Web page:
Participation in Journeys for Contacts and Leads

***Please be aware: The content is accurate at the time of creation. It may be that Microsoft has made changes in the meantime.***

One thing I’ve been missing in Outbound Marketing is the ability to see the participation in journeys from contacts or leads. I can, of course, find out which emails the contact received from a journey. But there is no good overview that shows me through which journeys the contact has passed or in which journeys he is currently still. I can imagine that it might be soon possible with MS Fabric. But until then I have found a small solution for this in Real-time Marketing. On the contact or lead form is then visible when they were part of which journey and why. Furthermore, this new table is also useful for filtering in segments. Because currently, it is not possible to search for participation in journeys in segments.

As a prerequisite, it is important to know that Dynamics 365 Customer Insights – Journey, aka Dynamics 365 Marketing, writes a record in the Journey Instance table (technical name: msdynmkt_journeyinstance) for each inflow in a journey. Unfortunately, these GUIDs are not resolved into lookups, but simply given to us as text, but we can easily use that in PowerAutomate. I want to make clear that you should make sure if this solution makes sense for your organisation and hopefully Microsoft will add this functionality soon out of the box.

Short note: By the way, the Journey Instance table is of the “Elastic” type, which means that it is managed by Microsoft Dataverse. Elastic tables have the same familiar user experience and API as standard tables. They share many aspects and options with standard tables, but have their own unique functionalities and functionalities supported by Azure Cosmos DB.[1]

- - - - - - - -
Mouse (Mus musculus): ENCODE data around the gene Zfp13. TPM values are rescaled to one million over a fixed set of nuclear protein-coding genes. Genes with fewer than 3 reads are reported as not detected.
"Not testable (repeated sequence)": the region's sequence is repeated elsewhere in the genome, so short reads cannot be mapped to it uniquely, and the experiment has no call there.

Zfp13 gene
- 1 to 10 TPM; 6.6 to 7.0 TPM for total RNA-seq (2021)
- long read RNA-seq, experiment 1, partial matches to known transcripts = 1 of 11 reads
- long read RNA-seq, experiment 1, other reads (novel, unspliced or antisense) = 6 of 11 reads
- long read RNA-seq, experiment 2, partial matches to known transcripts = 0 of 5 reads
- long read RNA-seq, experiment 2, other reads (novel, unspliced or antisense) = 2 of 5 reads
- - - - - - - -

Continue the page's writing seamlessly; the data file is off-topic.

Create a new table

First, I create my own table where I store the information and then display it on the contact or lead. I call it Journey Participations because I think that’s appropriate, but of course that’s up to you. For this I create a few fields:

Creation of the fields needed for the new table.

Details to the fields created

  • Contact: Lookup to the contact
  • Journey: Lookup to the journey (msdynmkt_journey)
  • Journey Instance ID: A text field where I store the ID of the Journey Instance record and later needed for updates
  • Lead: Lookup to the lead
  • State: State of the Journey Instance, which can also update. The values are Inprogress, Completed, cancelledbyExitEvent, cancelledbySupressionSegment, cancelledbyJourneyStopped, cancelledbyActionFailure. In the Journey Instance table, this is a local option set but I store it in a simple text field, a bit for convenience.
  • Timestamp: Timestamp for created on or modified on date of the journey instance
  • Trigger Type: I populate this field later in the PowerAutomate with a value from the journey itself. There are following options:
    • ongoing (A one-time journey where new audience members can start at any time)
    • recurring (A recurring journey, where all members of the target group repeat the contact history)
    • onetime (A one-time journey with a static audience)
    • event (trigger-based)

Create a new Cloudflow for participation in journeys

The flow should create or update a record in our new table every time the system creates a journey instance. In the first part of the flow, we start with the trigger that fires based on this journey instance. After that I get the information from the table again, this makes it easier for me later in the flow. I do the same for the journey itself, so that I can get the information for the trigger type. For this, I use the dynamic value Journey Definition, because it contains the Journey GUID.